Drug: Cytadren

Cytadren, aminoglutethimide tablets USP, is an inhibitor of adrenocortical steroid synthesis, available as 250-mg tablets for oral administration. Its chemical name is 3-(4-aminophenyl)-3-ethyl-2,6-piperidinedione, and its structural formula is Aminoglutethimide USP is a fine, white or creamy white, crystalline powder. It is very slightly soluble in water, and readily soluble in most organic solvents. It forms water- soluble salts with strong acids. Its molecular weight is 232.28. Inactive Ingredients. Cellulose compounds, colloidal silicon dioxide, starch, stearic acid, and talc.Last reviewed on RxList: 1/15/2009
This monograph has been modified to include the generic and brand name in many instances.

Source: http://www.rxlist.com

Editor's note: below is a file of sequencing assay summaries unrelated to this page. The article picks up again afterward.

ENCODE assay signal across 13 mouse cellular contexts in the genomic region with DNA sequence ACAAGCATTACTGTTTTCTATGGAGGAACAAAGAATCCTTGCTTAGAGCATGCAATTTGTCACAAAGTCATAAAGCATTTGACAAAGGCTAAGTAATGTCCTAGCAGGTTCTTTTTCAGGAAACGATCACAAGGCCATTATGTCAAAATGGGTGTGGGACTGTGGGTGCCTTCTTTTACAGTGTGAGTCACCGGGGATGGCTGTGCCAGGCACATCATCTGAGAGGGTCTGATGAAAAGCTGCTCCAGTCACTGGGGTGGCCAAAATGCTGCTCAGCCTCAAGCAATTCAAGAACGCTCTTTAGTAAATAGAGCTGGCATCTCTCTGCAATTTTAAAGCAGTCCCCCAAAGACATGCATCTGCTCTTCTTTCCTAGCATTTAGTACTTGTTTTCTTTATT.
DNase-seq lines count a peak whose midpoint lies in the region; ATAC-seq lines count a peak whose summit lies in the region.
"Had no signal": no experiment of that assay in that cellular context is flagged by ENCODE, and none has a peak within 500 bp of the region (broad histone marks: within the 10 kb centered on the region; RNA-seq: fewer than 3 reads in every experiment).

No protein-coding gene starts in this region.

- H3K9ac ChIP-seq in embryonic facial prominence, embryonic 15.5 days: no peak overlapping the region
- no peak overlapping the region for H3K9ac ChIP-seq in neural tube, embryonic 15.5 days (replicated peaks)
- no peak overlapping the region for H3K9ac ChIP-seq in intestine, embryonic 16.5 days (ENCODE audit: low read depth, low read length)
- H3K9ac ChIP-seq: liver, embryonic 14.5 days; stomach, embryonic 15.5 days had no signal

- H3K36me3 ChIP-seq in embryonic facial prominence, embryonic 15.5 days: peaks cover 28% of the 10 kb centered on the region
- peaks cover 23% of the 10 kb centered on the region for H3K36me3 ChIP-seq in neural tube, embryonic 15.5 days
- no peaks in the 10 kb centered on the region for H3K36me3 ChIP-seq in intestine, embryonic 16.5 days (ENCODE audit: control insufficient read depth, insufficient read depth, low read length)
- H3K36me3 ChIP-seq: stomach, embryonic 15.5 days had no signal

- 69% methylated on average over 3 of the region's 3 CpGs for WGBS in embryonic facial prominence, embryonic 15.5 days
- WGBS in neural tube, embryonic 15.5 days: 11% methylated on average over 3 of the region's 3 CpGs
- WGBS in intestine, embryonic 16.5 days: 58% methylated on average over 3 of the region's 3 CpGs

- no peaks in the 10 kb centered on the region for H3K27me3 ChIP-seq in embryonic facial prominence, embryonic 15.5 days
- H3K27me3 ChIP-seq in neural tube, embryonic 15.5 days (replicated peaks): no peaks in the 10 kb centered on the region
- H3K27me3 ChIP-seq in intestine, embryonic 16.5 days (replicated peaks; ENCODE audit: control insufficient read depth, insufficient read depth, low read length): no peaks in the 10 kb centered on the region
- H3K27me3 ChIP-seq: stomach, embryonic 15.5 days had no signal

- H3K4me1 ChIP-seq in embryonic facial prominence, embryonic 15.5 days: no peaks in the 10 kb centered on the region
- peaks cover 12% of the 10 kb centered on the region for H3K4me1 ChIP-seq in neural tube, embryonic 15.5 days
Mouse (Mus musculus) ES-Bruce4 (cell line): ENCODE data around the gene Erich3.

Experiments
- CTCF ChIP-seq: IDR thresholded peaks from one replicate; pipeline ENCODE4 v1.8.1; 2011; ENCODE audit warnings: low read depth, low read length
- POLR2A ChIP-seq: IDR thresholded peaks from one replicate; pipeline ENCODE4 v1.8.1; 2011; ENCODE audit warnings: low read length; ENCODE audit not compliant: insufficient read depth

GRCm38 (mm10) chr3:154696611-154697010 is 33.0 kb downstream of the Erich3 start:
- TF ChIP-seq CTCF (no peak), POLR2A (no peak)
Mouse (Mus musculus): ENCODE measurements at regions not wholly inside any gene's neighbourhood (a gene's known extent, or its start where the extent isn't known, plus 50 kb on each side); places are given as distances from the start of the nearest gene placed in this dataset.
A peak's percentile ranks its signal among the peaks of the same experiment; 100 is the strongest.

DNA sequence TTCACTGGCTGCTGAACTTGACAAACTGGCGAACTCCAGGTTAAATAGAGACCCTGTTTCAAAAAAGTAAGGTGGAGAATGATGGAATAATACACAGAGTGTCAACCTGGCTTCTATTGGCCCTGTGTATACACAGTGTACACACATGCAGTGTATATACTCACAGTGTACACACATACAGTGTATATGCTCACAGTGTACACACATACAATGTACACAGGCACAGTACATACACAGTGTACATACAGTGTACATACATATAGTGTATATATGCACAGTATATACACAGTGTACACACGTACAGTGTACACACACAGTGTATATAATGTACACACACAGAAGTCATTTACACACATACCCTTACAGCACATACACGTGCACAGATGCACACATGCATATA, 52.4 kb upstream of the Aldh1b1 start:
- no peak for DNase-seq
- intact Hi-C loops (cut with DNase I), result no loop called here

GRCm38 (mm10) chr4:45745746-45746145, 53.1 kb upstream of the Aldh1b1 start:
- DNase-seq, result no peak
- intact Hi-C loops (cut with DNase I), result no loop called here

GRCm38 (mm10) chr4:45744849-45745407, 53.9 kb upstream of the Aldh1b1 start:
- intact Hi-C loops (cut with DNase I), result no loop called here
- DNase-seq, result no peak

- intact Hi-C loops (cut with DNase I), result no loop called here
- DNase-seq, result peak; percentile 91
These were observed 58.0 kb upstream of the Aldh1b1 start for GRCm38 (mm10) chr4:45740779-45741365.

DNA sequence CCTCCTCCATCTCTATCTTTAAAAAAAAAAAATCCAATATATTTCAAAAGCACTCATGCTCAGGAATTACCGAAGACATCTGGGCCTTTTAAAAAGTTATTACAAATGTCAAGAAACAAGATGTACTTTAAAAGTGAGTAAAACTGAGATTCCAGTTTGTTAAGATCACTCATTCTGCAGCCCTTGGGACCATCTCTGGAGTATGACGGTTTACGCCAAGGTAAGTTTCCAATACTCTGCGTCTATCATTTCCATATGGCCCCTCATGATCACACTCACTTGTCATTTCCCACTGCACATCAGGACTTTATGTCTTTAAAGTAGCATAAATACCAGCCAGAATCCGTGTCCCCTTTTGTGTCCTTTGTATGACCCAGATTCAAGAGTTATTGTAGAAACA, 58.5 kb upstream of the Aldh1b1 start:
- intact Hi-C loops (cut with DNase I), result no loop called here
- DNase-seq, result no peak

Untoward effects have been reported in about 2 out of 3 patients with Cushing's syndrome who were treated for 4 or more weeks with Cytadren (aminoglutethimide) as the only adrenocortical suppressant. The most frequent and reversible side effects were drowsiness (approximately 1 in 3 patients), morbilliform skin rash (1 in 6 patients), nausea and anorexia (each approximately 1 in 8 patients), and dizziness (about 1 in 20 patients). The dizziness was possibly caused by lowered vascular resistance or orthostasis. These reactions often disappear spontaneously with continued therapy. Other Effects Observed Hematologic: Single instances of neutropenia, leukopenia (patient received concomitant o,p'-DDD), pancytopenia (patient received concomitant 5-fluorouracil), and agranulocytosis occurred in 4 of 27 patients with Cushing's syndrome caused by adrenal carcinoma who were treated for at least 4 weeks. In 1 patient with adrenal hyperplasia, hemoglobin levels and hematocrit decreased during the course of treatment with Cytadren (aminoglutethimide) . From the earlier experience with the drug used as an anticonvulsant in 1,214 patients, transient leukopenia was the only hematologic effect and was reported once; Coombs'-negative hemolytic anemia also occurred once. In approximately 300 patients with nonadrenal malignancy, 1 in 25 showed some degree of anemia, and 1 in 150 developed pancytopenia during treatment with Cytadren (aminoglutethimide) . Endocrine: Adrenal insufficiency occurred in about 1 in 30 patients with Cushing's syndrome who were treated with Cytadren (aminoglutethimide) for 4 or more weeks. This insufficiency tended to involve glucocorticoids as well as mineralocorticoids. Hypothyroidism is occasionally associated with thyroid enlargement and may be detected or confirmed by measuring plasma levels of the thyroid hormone. Masculinization and hirsutism have occasionally occurred in females, as has precocious sexual development in males. Central Nervous System: Headache was reported in about 1 in 20 patients. Cardiovascular: Hypotension, occasionally orthostatic, occurred in 1 in 30 patients receiving Cytadren (aminoglutethimide) . Tachycardia occurred in 1 in 40 patients. Gastrointestinal and Liver: Vomiting occurred in 1 in 30 patients. Isolated instances of abnormal findings on liver function tests were reported. Suspected hepatotoxicity occurred in less than 1 in 1000 patients. Skin: In addition to rash (1 in 6 patients, and often reversible with continued therapy), pruritus was reported in 1 in 20 patients. These may be allergic or hypersensitive reactions. Urticaria has occurred rarely. Miscellaneous: Fever was reported in several patients who were treated with Cytadren (aminoglutethimide) for less than 4 weeks; some of these patients also received other drugs. Myalgia occurred in 1 in 30 patients. Pulmonary hypersensitivity, including allergic alveolitis and interstitial alveolar infiltrates, has occurred rarely. Read the Cytadren (aminoglutethimide) Side Effects Center for a complete guide to possible side effectsLearn More »